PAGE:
Keystone: activists build a movement while wonks say ‘carbon tax’
When the final decision is made on Keystone XL this summer, activists are hoping that President Obama will put it in the grave for good. After Obama’s soaring promises on climate change in his second inaugural and state of the union addresses, activists are expecting him to walk the talk and reject it. The latest rallies against the pipeline on February 17, which numbered over 50,000 in Washington, DC and over 5,000 in San Francisco, have continued to bring attention to the pipeline and put continued pressure on Obama. Meanwhile, policy wonks and editorial boards say that the anti-Keystone movement is wasting its energy on the wrong fights. They say the movement should focus on a carbon tax, and that the tar sands will be developed regardless of the decision on Keystone XL. Grist’s David Roberts nicely highlighted why the wonks are talking right past the activists: activism and policy are not the same thing.
About a year back, I heard Bill McKibben of 350.org speak in Berkeley and asked him: “What policy proposal does 350.org focus on in Washington?” McKibben politely answered what may have been a dumb question. He said, “350.org’s sole focus is to build a political movement that demands action on climate change now.” He mentioned his interest in good policy proposals, but it is just not his organization’s focus. For someone who has clearly spent too much time in DC (ahem, one year), this was somehow an a-ha moment for me. It’s not about policy A vs. policy B. It’s not about lobbying to pass one big climate policy. It’s about creating a movement that will continue to demand laws, actions, and leaders on climate change no matter what the prevailing political winds or policy proposals are. Even if we do pass a carbon tax or cap and trade bill, that will be just the first battle in a very long fight against climate change.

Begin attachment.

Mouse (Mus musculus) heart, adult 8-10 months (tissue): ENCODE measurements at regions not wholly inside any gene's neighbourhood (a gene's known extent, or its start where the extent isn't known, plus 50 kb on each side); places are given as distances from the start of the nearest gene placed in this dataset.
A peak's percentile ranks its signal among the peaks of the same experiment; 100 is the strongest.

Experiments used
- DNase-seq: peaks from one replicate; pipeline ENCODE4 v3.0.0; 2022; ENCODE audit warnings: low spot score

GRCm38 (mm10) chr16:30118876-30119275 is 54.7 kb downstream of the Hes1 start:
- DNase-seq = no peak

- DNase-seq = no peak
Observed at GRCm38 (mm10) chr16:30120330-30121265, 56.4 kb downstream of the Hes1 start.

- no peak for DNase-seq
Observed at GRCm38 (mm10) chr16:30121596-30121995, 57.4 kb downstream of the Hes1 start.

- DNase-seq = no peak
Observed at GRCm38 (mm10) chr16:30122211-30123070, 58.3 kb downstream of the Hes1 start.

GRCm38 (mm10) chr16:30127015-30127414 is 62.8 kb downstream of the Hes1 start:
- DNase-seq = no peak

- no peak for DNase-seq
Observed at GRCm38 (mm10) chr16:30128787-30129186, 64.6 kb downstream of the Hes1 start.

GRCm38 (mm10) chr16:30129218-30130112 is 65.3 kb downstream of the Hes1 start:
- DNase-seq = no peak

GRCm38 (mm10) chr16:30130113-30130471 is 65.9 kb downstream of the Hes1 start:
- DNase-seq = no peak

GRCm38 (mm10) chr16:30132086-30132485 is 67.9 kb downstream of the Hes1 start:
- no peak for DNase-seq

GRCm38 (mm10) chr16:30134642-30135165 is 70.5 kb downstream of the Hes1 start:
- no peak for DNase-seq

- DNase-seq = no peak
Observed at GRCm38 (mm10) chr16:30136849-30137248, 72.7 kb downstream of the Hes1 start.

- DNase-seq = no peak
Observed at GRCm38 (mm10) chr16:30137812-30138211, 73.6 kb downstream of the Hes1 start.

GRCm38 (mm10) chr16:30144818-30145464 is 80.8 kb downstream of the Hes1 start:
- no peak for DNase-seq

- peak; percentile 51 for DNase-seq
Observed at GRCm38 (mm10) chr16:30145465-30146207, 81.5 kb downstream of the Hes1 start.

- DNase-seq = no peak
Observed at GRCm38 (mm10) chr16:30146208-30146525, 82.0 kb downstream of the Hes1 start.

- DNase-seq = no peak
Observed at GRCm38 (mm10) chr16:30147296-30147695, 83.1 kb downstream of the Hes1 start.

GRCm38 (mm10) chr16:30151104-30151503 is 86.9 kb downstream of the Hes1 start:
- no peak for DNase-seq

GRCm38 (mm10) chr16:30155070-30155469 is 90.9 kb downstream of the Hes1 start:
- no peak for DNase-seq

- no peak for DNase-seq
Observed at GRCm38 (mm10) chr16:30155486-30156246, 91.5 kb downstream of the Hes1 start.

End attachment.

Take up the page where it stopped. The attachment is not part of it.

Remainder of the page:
Right now, a Keystone rejection would symbolize a win for the movement and validate that Obama can be swayed into action by the powerful group of voices that have spoken. And to be fair, the pipeline has so little going for it. Fellow BERCie Reid Spolek asked my 140-character opinion on the project, and I replied on twitter: “With few jobs, no U.S. energy security benefit, & climate consequences, why would Obama pass it? To protect business interests.” At least that’s what Obama’s golf round with oil execs on the day of the latest rallies indicated.
Jobs: The pipeline would create a couple thousand temporary construction jobs, but reportedly only 35 permanent jobs. Energy security: The tar sands shipped to Louisiana for refining would be sold on global markets with no apparent direct benefit to U.S. energy security (so please don’t try any gas price arguments). Climate: Refining and burning tar sands causes 17% more emissions than regular crude, and building this pipeline locks in their development. If you read the thousands of pages of environmental assessment prepared to date by the State Department, you would probably be left scratching your head as to why anyone would approve this pipeline (State makes no firm recommendation for or against the pipeline). Let’s hope that this summer, Obama doesn’t leave us all scratching our heads.